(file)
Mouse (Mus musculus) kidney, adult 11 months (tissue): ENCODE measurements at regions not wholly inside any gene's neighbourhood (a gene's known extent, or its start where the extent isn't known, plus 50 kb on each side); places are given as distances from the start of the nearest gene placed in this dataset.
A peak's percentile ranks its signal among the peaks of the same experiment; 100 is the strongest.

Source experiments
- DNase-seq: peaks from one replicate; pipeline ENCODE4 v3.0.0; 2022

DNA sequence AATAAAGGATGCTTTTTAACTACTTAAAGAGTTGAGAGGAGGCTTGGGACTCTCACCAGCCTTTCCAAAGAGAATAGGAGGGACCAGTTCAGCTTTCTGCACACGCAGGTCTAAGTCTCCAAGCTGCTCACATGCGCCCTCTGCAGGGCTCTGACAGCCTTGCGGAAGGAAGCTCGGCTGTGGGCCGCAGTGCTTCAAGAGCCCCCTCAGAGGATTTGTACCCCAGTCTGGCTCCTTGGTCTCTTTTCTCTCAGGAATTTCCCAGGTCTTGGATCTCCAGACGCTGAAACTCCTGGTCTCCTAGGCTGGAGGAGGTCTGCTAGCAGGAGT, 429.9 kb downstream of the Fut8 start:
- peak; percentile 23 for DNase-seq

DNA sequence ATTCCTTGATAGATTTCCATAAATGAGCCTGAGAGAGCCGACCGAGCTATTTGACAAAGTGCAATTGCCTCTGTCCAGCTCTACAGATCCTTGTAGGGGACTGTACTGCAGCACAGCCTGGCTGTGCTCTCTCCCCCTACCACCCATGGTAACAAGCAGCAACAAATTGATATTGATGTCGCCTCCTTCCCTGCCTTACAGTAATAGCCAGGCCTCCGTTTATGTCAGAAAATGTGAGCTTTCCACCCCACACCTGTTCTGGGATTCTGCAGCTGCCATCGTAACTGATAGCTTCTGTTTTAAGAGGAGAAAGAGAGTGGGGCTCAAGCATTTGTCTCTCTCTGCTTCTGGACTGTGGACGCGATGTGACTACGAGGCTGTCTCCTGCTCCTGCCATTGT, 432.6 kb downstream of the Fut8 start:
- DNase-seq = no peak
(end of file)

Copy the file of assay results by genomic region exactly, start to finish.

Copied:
Mouse (Mus musculus) kidney, adult 11 months (tissue): ENCODE measurements at regions not wholly inside any gene's neighbourhood (a gene's known extent, or its start where the extent isn't known, plus 50 kb on each side); places are given as distances from the start of the nearest gene placed in this dataset.
A peak's percentile ranks its signal among the peaks of the same experiment; 100 is the strongest.

Source experiments
- DNase-seq: peaks from one replicate; pipeline ENCODE4 v3.0.0; 2022

DNA sequence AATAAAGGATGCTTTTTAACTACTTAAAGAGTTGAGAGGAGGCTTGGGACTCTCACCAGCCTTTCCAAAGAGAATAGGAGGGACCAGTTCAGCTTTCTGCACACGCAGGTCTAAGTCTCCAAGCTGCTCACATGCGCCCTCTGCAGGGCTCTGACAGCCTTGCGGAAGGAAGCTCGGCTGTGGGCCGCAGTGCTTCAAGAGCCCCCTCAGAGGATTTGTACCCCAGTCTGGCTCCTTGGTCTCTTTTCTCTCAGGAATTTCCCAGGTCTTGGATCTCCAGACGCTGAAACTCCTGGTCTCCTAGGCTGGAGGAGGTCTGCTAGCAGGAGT, 429.9 kb downstream of the Fut8 start:
- peak; percentile 23 for DNase-seq

DNA sequence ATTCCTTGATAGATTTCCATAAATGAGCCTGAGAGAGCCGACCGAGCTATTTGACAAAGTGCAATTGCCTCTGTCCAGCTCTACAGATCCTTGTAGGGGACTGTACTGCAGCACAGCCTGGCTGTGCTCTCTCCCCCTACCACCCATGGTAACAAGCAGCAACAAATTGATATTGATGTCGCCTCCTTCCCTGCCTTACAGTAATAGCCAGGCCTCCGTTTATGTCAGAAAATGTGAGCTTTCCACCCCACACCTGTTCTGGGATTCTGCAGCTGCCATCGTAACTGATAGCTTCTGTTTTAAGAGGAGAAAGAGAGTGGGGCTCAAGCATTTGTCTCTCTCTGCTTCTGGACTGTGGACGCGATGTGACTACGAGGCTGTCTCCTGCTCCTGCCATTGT, 432.6 kb downstream of the Fut8 start:
- DNase-seq = no peak